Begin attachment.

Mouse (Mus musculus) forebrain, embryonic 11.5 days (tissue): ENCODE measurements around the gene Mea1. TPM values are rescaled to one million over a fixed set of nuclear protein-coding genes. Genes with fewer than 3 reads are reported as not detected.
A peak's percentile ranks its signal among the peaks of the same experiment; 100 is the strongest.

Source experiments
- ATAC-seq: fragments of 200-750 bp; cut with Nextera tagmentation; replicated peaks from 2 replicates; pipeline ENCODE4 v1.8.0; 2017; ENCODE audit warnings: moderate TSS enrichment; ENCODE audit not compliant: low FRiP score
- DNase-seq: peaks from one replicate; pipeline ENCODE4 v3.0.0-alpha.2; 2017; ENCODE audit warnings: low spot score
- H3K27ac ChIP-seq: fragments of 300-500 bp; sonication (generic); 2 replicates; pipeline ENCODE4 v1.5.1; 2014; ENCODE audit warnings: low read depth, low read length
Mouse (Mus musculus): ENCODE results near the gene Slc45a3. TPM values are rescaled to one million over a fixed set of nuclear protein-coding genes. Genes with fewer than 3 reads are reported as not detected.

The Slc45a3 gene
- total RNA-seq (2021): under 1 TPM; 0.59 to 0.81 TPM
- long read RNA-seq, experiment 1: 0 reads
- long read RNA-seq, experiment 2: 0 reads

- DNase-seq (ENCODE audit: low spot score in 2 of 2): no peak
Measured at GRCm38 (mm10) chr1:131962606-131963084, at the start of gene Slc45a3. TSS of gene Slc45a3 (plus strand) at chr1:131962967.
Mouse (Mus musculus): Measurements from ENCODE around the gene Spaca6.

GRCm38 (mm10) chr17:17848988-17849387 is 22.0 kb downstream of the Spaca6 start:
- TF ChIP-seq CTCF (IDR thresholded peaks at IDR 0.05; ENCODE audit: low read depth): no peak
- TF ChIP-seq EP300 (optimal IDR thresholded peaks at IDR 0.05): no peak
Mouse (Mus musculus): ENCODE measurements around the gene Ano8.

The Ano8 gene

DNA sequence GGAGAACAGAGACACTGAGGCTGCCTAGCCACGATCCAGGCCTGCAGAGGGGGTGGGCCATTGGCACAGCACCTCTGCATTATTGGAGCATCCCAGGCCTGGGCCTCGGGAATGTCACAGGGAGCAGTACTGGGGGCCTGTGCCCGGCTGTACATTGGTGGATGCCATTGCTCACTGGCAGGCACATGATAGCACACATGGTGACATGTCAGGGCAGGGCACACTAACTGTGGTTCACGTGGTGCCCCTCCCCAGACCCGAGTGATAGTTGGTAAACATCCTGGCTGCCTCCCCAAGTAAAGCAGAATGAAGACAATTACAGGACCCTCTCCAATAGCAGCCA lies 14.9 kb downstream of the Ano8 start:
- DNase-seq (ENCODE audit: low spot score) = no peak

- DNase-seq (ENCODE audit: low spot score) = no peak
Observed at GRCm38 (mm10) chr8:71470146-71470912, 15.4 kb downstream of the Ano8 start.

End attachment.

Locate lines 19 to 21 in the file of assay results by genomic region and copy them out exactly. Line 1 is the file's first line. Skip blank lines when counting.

The Ano8 gene

DNA sequence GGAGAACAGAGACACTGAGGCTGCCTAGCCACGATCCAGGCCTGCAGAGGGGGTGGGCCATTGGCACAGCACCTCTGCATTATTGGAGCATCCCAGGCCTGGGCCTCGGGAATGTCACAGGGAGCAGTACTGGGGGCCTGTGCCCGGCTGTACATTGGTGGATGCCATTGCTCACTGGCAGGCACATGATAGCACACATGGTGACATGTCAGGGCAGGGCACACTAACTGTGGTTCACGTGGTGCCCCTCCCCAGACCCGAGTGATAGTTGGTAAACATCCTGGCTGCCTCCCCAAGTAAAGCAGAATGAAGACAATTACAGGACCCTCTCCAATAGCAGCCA lies 14.9 kb downstream of the Ano8 start:
- DNase-seq (ENCODE audit: low spot score) = no peak